In what is, on one level, an astonishingly insulting and complacent article in the Daily Record yesterday, commemorating the tenth anniversary of Scottish devolution, our hapless unelected First Minister unwittingly demonstrates the case for an English parliament. He achieves this feat not only by extolling, as successes of the Scottish parliament, the very things that most embitter the English about their democratic deficit and fiscal inequality compared with the Scots (“free personal care for the elderly, tuition fees, free travel for the elderly and prescription charges”) but by advancing arguments in favour of the Scottish parliament that undermine the very integrity of the Union and can logically be applied to England in just the same way as to Scotland.
For a start, though, the above list of benefits that devolution has secured for Scotland really is rubbing English noses in it – does he not realise that these are the very stuff of English grievances about the Barnett Formula and the lack of an English government accountable to the English people? If he does realise this, then this can only be described as indulging in Anglophobic schadenfreude. Brown has the gall to imply that the absence of such benefits in England reflects a different political culture and national priorities: he calls these policies “Scottish solutions to Scottish issues”, as if they weren’t issues in England and the different policies that apply to England were somehow the expression of England’s democratic choices – whereas we know that top-up fees for English students in particular were passed into law only with the support of Scottish MPs whose constituents are not affected by them.
This law, and the equally unjust fact that elderly persons in England have to meet the cost of their personal care, which is provided free of charge in Scotland (only yesterday the government was proposing a new system where English people only will have to pay into an insurance scheme – effectively, a top-up tax – or else pay a lump sum on retirement to cover the costs of their care in old age), are perfect examples of the kind of “unpopular decisions [that] were made on health, education and policing”, which Brown brings forward as justification for a Scottish parliament.
Well, just because a government’s policies are unpopular, that doesn’t make them illegitimate if the government is properly democratic and accountable. But Brown implies that the policies for Scotland of successive Westminster governments were insufficiently democratic and responsive to the wishes of the Scottish people, and that they were not only bad policies but bad government: “people now often forget . . . how poorly Scotland had been dealt with in the past. People rightly felt frustrated in recent decades as unpopular decisions were made on health, education and policing. Scotland could be governed better. People deserved better”. Well, if this is the case for Scotland, then it is equally valid for England: New Labour’s policies for England only on health, education and policing are not only unpopular with the people they affect but are an instance of deficiently democratic, unaccountable government, with decisions being made for England by Westminster politicians that are not answerable to the English people.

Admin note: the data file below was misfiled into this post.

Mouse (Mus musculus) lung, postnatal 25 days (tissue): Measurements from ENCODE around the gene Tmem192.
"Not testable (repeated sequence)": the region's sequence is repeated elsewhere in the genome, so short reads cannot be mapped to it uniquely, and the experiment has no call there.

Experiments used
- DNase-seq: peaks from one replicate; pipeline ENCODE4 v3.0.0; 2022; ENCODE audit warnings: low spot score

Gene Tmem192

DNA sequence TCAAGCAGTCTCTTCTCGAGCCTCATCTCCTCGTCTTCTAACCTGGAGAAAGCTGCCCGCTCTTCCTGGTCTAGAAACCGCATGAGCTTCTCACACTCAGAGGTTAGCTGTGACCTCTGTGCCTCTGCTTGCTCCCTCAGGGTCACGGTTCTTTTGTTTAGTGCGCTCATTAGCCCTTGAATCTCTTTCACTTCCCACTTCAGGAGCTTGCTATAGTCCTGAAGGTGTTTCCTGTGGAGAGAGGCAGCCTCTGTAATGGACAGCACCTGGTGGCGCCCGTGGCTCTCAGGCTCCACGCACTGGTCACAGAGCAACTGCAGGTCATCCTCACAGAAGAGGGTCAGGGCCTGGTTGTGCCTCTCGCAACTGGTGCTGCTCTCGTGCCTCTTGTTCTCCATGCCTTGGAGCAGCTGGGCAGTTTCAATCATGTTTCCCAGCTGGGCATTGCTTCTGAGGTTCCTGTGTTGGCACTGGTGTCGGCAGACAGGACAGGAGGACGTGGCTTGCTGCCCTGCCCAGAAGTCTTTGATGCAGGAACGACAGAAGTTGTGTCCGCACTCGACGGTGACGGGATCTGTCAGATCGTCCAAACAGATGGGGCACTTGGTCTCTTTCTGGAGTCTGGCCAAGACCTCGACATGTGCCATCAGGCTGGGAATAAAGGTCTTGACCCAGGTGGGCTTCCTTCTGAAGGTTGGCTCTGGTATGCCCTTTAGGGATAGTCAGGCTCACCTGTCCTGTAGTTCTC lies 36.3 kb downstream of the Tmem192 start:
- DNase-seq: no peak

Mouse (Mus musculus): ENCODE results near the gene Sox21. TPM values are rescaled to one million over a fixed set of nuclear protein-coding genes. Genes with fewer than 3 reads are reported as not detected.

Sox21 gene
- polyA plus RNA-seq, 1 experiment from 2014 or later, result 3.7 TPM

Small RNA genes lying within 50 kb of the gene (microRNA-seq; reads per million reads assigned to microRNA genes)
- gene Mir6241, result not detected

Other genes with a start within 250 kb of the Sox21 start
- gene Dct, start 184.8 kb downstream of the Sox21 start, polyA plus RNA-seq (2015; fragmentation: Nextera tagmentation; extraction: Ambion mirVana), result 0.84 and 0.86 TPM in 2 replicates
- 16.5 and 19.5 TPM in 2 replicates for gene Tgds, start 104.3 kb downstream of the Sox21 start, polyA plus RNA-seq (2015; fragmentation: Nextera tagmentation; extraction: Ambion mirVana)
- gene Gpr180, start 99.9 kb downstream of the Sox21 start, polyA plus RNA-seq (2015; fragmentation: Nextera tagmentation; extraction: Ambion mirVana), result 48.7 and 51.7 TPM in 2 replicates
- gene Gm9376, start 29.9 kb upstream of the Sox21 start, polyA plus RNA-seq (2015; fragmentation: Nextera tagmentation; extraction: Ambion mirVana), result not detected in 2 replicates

In fact, the situation now is even more unjust than that which applied to the Scots before devolution. At least then, the legislative activity of non-Scottish MPs affecting Scotland was democratically legitimate, as Britain was a fully unitary state at that time; so there was in principle no distinction between Scottish and non-Scottish MPs, as there was just one national government accountable to all the people in the Kingdom. Ironically, though, the fact that Brown singles out these policy areas is indicative of the fact that, in his thinking, Scotland was not an integral part of a unitary kingdom even before devolution.
Ever since the Acts of Union in 1707, Scotland has maintained distinct policies and systems in education and justice; or rather, the Union state has seen fit to allow Scotland to hold on to its different approaches and traditions in these areas. And this in essence is why Brown views the pre-devolution settlement as unfair to Scotland: the differences between Scotland and England in these regards, and with respect to the Kirk (an aspect of Scottish culture that is highly familiar to Brown), are seen as constitutive of a Scottish national identity that is distinct from that of ‘mainstream Britain’ (aka England). Consequently, the Scottish parliament, when it started its work in 1999, was truly Scotland’s ‘own’ parliament precisely because it handed back to the Scots the responsibility for legislating about those aspects of Scottish life that had always remained distinctive and defining of Scottish identity. So it wasn’t so much that devolution opened up a breach in the unitary British state but rather it acknowledged the pre-existing fact of the difference between Scotland and Britain. As Brown says: “For the first time in 300 years, Scotland once again had its own parliament”.